David’s hope was in living in the presence of the Father with the support of the Holy Spirit. Joy and sustenance were in those two elements. It’s really quite beautiful when you think about it. Likewise, for us joy, hope, sustained life and power are found in the presence of divinity. In the world, we strive, powerless against the sin wrought turmoil. In the Spirit, we have life abundantly. David found something, the very something our innermost being seeks. Our search ends in the presence of the Holy Spirit. David said, “One thing I have asked from the Lord, that I shall seek: That I may dwell in the house of the Lord all the days of my life, To behold the beauty of the Lord and to meditate in His temple,” (Psalm 27: 4), and he dedicated his life to doing just that. Let us adopt a similar purpose. Let us say with commitment, “One thing I ask, this I shall seek, to live all my days intertwined with the Holy Spirit.”

Robe’s Edge

1 Samuel 24: 5 – 7

But then David’s conscience began bothering him because he had cut Saul’s robe. He said to his men, “The Lord forbid that I should do this to my lord the king. I shouldn’t attack the Lord’s anointed one, for the Lord himself has chosen him.” So David restrained his men and did not let them kill Saul.

There is some good advice here, don’t mess with the Lord’s anointed. The Pharisees should have read this passage. If they had, they wouldn’t have messed with Jesus. Jesus is the anointed one.
I wonder what the rest of the life story was for those who sent Jesus to the cross. Don’t you imagine the seed of their actions grew up and produced a harvest. I bet none of them lived out the number of their years.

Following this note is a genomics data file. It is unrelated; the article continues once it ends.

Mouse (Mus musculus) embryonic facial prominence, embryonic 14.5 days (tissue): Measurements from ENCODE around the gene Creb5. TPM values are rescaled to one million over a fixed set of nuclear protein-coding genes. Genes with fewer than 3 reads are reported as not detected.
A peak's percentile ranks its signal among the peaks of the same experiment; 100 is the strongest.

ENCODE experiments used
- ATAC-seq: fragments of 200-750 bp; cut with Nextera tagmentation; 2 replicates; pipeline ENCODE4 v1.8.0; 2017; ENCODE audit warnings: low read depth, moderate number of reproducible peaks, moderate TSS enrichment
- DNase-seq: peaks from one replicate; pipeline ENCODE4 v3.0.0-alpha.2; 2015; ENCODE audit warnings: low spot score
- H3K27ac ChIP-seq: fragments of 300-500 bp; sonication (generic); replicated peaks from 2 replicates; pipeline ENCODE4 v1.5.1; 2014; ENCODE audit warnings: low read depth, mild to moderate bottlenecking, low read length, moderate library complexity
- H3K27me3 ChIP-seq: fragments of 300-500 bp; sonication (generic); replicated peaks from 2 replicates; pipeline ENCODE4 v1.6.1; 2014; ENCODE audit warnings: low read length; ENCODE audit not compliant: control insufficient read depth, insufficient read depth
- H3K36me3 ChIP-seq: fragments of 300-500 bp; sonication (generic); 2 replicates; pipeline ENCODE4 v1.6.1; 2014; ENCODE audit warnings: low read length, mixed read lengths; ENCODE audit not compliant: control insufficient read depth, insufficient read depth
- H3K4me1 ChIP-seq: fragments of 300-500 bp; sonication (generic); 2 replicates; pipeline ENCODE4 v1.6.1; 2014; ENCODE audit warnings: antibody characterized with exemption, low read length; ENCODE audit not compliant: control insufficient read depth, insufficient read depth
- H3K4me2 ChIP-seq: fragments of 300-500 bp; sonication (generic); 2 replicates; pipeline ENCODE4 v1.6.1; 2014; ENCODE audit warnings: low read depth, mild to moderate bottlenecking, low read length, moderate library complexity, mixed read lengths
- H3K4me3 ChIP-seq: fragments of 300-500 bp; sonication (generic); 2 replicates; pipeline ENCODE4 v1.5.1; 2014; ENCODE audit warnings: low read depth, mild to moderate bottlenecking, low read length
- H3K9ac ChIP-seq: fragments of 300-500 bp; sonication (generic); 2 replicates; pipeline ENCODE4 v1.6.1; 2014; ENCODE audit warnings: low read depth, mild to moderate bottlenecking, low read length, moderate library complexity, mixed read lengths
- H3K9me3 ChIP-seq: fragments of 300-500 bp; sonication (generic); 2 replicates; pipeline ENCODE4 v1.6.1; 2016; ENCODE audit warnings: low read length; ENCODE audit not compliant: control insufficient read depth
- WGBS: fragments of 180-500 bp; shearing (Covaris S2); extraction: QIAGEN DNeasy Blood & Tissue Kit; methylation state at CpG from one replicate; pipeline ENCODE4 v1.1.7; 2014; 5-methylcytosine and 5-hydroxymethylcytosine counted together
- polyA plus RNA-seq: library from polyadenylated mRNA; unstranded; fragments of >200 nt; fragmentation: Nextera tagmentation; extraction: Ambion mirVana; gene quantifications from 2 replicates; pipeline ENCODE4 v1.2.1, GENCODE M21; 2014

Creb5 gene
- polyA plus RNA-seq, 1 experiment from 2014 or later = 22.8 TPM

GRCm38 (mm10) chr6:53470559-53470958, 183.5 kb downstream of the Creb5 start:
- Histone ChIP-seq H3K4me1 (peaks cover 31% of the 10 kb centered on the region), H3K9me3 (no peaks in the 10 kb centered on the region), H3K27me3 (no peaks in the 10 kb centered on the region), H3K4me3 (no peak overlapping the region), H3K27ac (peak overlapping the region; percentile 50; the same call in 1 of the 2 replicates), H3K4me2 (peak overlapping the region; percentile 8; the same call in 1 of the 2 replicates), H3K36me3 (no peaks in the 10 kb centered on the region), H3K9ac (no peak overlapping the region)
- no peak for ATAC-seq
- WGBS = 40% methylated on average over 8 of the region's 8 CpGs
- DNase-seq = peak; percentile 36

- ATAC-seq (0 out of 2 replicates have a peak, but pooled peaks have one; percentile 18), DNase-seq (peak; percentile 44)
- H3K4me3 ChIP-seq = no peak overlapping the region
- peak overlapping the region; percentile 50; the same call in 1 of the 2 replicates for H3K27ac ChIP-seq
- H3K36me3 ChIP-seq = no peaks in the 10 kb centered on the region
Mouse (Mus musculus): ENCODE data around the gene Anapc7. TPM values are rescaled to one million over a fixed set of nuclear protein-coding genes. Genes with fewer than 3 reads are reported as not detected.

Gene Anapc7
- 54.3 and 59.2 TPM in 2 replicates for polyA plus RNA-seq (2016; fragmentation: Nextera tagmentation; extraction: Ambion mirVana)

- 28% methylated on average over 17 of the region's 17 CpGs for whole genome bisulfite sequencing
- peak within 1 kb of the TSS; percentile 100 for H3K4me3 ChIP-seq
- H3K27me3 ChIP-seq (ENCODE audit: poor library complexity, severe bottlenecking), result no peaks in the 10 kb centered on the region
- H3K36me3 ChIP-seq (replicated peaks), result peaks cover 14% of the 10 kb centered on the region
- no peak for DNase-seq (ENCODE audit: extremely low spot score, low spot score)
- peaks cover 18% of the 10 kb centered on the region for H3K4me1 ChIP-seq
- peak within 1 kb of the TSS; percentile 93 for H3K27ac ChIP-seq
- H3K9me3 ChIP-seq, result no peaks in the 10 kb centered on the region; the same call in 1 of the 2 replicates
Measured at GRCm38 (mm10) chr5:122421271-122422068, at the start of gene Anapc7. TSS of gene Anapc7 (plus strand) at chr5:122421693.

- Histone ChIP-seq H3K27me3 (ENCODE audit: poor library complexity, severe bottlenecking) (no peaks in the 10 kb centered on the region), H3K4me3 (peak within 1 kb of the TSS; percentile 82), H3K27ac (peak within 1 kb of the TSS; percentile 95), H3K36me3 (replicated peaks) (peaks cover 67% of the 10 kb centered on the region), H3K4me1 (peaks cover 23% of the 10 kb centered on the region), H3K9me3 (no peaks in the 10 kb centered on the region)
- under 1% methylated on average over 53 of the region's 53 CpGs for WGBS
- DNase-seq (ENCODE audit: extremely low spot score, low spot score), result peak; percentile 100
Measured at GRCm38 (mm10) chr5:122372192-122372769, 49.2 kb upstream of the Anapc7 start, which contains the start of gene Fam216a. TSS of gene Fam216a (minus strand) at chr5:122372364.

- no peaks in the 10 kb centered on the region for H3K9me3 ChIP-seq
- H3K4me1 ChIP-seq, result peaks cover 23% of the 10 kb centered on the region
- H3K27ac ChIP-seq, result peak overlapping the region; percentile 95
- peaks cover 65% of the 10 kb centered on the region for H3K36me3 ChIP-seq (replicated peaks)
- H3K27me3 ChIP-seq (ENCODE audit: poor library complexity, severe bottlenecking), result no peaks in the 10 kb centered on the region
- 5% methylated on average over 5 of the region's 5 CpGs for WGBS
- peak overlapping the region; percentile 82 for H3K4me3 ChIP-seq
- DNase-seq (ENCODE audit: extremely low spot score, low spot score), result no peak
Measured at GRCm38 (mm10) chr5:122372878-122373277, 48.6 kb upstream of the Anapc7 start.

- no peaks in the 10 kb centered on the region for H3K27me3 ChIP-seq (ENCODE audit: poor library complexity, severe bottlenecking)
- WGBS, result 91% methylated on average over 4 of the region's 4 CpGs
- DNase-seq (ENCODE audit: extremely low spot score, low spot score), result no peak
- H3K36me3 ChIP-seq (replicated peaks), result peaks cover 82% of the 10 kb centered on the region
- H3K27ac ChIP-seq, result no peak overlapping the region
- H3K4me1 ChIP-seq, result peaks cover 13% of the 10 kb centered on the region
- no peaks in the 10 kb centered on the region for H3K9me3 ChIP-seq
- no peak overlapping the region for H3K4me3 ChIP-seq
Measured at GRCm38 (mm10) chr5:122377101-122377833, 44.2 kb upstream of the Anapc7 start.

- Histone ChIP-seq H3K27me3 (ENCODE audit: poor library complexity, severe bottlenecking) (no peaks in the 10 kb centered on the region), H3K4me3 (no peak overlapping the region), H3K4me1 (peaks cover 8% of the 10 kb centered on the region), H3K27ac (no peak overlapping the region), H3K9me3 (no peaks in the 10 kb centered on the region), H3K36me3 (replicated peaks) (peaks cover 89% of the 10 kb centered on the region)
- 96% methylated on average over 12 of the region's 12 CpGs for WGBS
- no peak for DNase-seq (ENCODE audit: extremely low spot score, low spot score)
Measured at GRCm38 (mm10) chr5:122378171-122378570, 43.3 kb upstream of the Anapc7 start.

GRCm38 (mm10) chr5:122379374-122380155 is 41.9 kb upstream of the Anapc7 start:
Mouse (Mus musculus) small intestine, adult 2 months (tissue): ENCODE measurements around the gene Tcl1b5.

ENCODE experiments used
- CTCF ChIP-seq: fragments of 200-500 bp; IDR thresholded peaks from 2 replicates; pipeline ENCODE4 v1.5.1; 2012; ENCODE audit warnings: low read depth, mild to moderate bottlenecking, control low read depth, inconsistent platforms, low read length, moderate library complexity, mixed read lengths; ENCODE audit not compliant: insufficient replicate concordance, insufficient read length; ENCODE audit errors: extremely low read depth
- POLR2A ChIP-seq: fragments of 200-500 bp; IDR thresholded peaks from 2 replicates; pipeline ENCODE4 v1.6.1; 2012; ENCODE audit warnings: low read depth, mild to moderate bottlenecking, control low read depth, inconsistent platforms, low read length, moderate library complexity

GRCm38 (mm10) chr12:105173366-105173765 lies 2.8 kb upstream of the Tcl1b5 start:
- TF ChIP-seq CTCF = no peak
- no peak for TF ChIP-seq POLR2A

We all are anointed in Jesus, every one of us, even those who are not ministers. We carry a piece of his anointing. Although the anointing of Christ is not limited to ministers, I think looking at this group makes it is easier to see the dynamic. Some ministers have a healing anointing more than others. Some are more prone to prophetic utterances while still others move in words of knowledge and words of wisdom. They have all been anointed by the Holy Spirit to work in Jesus’ ministry. Their specific anointing isn’t actually “theirs.” It is Jesus’. He has sent us to carry out his ministry.

I really appreciate David’s respect for the anointing. Though Saul was deranged and clearly not following God’s leading, David still esteemed the office. Saul was chosen by God. At the time this story took place Saul was already in disobedience and God had already chosen David to replace him. Actually, Samuel had even anointed David with oil and proclaimed God’s favor on him as the King. Saul still held the office, though and David would not violate the Lord’s calling of Saul even in light of the passing of the mantle. It appeared God had placed Saul at David’s mercy but that is exactly what David showed Saul, mercy.

What would you have done if Saul had chased you all over the country trying to kill you? I fear what I would have done. Would I have had as much respect for Saul’s calling as David did? I think about that now when I hear people criticize their pastor. It makes me shiver a little, as if a lightning bolt is about to strike. I certainly don’t want the disfavor of God on me because I, in some fashion, attacked His anointed.

I think this verse creates a good pondering point. It’s not uncommon to hear about David’s sin but this story is so strong about the honor David showed God in everything. Yeah, he blew it as we all have, but he withheld his hand and his men when he could have solved his biggest problem with one strike. He honored God’s anointing on Saul more than he cherished his own peace and safety. Amazing!